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No More Bullshit Conservative Folk Heroes Please
Joe the Plumber, Oliver Anthony, and the astroturfing of the GOP everyman.
This week, two things happened which, when taken in tandem, offer an interesting case study in how the right wing creates astroturfed folk heroes.
Individually, neither event is all that noteworthy. Together, however, they demonstrate the remarkable consistency of an ongoing Republican project to elevate and exploit individuals it can point to as “authentically working class,” using them as mascots for a conservative enterprise whose ultimate endpoint is fucking over the very same people these confected heroes are supposed to represent.
On Sunday, conservative activist, onetime congressional candidate, and minor national notable Samuel Wurzelbacher died from complications due to pancreatic cancer at the age of 49. If the name is unfamiliar to you, perhaps you recognize his nom de grift: Joe The Plumber, the man whose brief lecture to then-candidate Barack Obama on the evils of taxing people who make a quarter million dollars a year earned him endless name-drops at the final 2008 presidential debate just three days later. Practically overnight, Wurzelbacher became a de facto figurehead among conservatives (and Democrats willing to accept a conservative premise) for the struggling middle class. That Joe The Plumber later revealed himself to be not a plumber, not a fan of labor, not great at paying taxes, and not a particularly nice person in general was of little relevance to the myth of Joe The Plumber that was sold to the public by Republicans as a supposed reflection of themselves—a party of ordinary folks just tryin’ to make this crazy world of ours a little easier for ordinary guys like Joe.
The irony here is that while Wurzelbacher was becoming less and less relevant as a national figure, the GOP was conversely becoming more and more like him: a party of mean, gun-loving isolationist xenophobes in a trend that would crest with the election of Donald Trump in 2016. Had the conservative powers-that-be embraced the authentic Wurzelbacher, rather than rallying around — and then abandoning — their constructed character of “Joe The Plumber,” he would have been perfectly suited for this current era of politics. Instead, he’d been wrung out and relegated to the sidelines of right-wing celebrity just as his moment should have arrived.
Which brings me to the other thing that happened this week: Oliver Anthony, the ruddy-bearded singer behind the #1 hit song “Rich Men North of Richmond,” lashed out against “people on conservative news” who “try to identify with me, like I’m one of them.” He also criticized the Republicans who made his song the focus of their recent presidential debate (yes, very stupid history is repeating itself) “because,” he explained, “it’s like I wrote that song about those people.”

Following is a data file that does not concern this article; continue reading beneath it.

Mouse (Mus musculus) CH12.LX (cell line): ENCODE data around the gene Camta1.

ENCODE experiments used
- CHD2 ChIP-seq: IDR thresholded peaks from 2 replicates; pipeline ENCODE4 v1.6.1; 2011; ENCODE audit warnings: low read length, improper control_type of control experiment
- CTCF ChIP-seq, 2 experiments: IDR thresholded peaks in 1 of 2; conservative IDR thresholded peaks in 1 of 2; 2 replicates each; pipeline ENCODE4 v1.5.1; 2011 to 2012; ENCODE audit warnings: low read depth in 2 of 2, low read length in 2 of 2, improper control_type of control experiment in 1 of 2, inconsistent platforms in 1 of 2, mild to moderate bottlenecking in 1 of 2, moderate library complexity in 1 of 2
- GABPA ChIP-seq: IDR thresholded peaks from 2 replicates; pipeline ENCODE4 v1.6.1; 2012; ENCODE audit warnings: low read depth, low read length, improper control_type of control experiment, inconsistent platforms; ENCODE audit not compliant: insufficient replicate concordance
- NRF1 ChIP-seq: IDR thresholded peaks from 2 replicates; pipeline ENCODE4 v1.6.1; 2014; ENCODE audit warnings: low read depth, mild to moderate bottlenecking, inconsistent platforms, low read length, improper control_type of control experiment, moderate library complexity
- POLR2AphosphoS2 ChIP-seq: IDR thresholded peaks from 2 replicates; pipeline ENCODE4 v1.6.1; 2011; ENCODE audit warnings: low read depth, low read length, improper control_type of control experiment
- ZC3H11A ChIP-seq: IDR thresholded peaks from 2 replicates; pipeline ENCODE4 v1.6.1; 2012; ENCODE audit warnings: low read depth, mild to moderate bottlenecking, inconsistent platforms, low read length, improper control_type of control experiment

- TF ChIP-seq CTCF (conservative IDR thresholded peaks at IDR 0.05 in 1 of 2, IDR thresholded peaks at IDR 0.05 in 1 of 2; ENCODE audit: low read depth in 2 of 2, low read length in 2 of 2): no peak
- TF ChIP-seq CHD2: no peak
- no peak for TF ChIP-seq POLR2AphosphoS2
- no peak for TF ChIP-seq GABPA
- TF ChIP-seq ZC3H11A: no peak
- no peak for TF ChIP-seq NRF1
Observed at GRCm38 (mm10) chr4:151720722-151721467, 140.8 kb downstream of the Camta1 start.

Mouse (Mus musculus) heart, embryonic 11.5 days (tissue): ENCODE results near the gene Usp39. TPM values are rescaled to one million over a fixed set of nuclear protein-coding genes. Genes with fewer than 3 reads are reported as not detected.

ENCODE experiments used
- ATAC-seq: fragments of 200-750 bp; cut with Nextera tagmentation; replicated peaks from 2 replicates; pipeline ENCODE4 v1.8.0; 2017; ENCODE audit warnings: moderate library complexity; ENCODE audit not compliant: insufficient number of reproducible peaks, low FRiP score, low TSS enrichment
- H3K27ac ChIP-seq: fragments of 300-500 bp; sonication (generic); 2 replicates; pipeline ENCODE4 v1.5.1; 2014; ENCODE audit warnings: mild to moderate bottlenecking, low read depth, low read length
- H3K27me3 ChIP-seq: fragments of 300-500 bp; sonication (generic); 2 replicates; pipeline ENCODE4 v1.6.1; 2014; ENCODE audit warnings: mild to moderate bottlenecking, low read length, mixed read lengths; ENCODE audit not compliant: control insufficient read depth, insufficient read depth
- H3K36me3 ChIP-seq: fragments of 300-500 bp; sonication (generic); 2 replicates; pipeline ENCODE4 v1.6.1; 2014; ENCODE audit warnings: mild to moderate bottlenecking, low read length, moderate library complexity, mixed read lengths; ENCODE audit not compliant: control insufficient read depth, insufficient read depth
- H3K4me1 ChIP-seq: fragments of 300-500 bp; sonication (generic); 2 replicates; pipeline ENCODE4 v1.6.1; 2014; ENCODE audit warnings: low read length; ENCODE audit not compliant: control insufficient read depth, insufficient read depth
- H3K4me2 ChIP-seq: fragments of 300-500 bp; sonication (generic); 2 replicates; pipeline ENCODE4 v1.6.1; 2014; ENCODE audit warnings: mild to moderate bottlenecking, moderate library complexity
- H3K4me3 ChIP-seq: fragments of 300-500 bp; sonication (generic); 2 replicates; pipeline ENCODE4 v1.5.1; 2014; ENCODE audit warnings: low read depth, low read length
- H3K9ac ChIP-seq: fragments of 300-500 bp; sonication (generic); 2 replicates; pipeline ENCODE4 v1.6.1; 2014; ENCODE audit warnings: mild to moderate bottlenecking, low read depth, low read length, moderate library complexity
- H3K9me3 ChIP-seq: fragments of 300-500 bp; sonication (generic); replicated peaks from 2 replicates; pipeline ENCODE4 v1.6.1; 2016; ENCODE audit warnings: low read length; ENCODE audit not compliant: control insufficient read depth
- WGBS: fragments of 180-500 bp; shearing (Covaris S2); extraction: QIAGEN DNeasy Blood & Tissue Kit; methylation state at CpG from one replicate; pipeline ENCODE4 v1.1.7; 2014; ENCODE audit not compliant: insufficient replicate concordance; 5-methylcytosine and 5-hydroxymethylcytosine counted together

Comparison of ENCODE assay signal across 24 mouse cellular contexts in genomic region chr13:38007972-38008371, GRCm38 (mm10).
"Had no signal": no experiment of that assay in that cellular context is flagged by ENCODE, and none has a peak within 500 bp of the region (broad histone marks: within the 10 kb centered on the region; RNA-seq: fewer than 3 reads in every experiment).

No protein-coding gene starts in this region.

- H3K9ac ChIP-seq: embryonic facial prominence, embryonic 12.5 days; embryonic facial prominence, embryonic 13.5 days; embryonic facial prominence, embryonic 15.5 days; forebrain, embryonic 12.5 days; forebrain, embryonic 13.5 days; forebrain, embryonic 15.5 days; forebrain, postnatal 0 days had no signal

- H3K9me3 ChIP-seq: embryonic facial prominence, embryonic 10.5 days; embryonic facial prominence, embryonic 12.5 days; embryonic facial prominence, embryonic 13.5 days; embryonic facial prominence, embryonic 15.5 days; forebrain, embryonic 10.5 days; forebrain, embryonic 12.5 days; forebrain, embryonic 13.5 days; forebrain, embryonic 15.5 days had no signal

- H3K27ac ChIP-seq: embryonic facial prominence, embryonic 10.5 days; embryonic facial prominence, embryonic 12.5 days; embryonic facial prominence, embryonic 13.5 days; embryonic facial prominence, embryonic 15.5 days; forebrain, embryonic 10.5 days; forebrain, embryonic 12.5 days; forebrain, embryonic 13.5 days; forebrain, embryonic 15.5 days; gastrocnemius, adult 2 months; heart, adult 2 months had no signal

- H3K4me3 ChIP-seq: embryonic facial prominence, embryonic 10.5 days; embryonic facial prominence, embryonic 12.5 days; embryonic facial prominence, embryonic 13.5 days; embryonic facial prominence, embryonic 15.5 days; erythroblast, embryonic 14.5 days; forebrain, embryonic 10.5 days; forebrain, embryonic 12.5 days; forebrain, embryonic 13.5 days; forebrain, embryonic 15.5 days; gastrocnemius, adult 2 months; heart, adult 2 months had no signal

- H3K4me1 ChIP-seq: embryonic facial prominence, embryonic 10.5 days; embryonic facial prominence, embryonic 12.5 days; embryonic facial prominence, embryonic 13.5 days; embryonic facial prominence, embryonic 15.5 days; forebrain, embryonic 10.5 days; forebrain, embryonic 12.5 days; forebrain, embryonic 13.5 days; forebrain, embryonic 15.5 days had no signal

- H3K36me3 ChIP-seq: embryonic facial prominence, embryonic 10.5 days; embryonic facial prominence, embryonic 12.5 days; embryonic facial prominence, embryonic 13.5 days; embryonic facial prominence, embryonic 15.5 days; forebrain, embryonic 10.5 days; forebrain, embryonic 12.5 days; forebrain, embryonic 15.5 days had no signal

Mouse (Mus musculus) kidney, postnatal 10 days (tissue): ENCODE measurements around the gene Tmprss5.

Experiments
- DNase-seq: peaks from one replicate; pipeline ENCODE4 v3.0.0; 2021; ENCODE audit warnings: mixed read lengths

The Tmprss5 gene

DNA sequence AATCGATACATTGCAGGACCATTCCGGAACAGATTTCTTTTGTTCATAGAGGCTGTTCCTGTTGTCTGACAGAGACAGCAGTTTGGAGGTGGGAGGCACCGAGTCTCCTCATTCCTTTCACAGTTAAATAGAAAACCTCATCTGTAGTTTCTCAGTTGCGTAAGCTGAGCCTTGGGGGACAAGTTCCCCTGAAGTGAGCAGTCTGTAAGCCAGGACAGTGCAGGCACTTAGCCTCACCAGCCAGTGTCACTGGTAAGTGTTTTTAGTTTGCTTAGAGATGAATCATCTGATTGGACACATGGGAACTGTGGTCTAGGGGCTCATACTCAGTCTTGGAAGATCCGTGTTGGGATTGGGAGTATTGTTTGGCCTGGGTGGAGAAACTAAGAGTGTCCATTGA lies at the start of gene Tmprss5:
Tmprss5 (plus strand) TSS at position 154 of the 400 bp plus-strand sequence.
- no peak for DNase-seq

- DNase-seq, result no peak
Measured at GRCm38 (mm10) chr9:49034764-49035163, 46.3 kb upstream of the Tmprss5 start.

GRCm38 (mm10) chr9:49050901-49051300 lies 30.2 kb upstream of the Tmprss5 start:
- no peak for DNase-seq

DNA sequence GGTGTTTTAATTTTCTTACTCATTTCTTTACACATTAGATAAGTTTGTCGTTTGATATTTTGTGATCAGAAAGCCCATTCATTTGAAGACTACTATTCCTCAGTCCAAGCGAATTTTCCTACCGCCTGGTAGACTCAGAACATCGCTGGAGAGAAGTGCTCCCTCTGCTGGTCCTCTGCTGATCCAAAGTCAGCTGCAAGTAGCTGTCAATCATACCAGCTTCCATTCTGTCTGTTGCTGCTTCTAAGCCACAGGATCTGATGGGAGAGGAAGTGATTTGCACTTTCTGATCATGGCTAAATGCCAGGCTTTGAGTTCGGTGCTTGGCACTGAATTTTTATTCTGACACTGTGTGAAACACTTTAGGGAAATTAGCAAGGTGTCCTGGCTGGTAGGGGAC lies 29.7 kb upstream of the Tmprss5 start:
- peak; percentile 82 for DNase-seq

Unlike Wurzelbacher, whose benign, tax-focused facade ultimately gave way to a coarse slate of broad and basic prejudices, the broad and basic prejudice in Anthony’s music that Republicans hoped to capitalize on ended up being slightly more nuanced and elusive than they’d hoped. The right-wing whiplash and hissy fit over what they see as Anthony’s betrayal of their cause is as funny as it was predictable—and once again, the conservative desperation to create a working-class hero has ended in ruins.
Which isn’t to say that Anthony’s politics are all that good on their own — far from it. Appreciating what seems to be a genuine equal opportunity dislike for powerful capitalists doesn’t negate the fact that Anthony has peppered his music and social media with all sorts of right-wing conspiracy-mongering about stuff like who really did 9/11. Class consciousness notwithstanding, this guy hardly seems like a paragon of tolerance or subtlety. But in the same way that Joe The Plumber ended up being more important to Republicans as a fictional folk hero rather than a real person, Anthony’s… erm, complicated reality is impeding the conservative effort to capitalize on a manufactured persona not entirely of his own making.
It’s a virtual guarantee that, just like it took nearly two decades to go from Joe The Plumber to “Rich Men North of Richmond,” we’ll see other conservative astroturfed figureheads in the years to come. It’s hard to find real folk heroes these days — especially when the “folks” you’re hoping to appeal to are an increasingly insular nugget of directionless anger. Fortunately for Republicans, there’s no need to “find” folk heroes when they can just make them up whenever they want.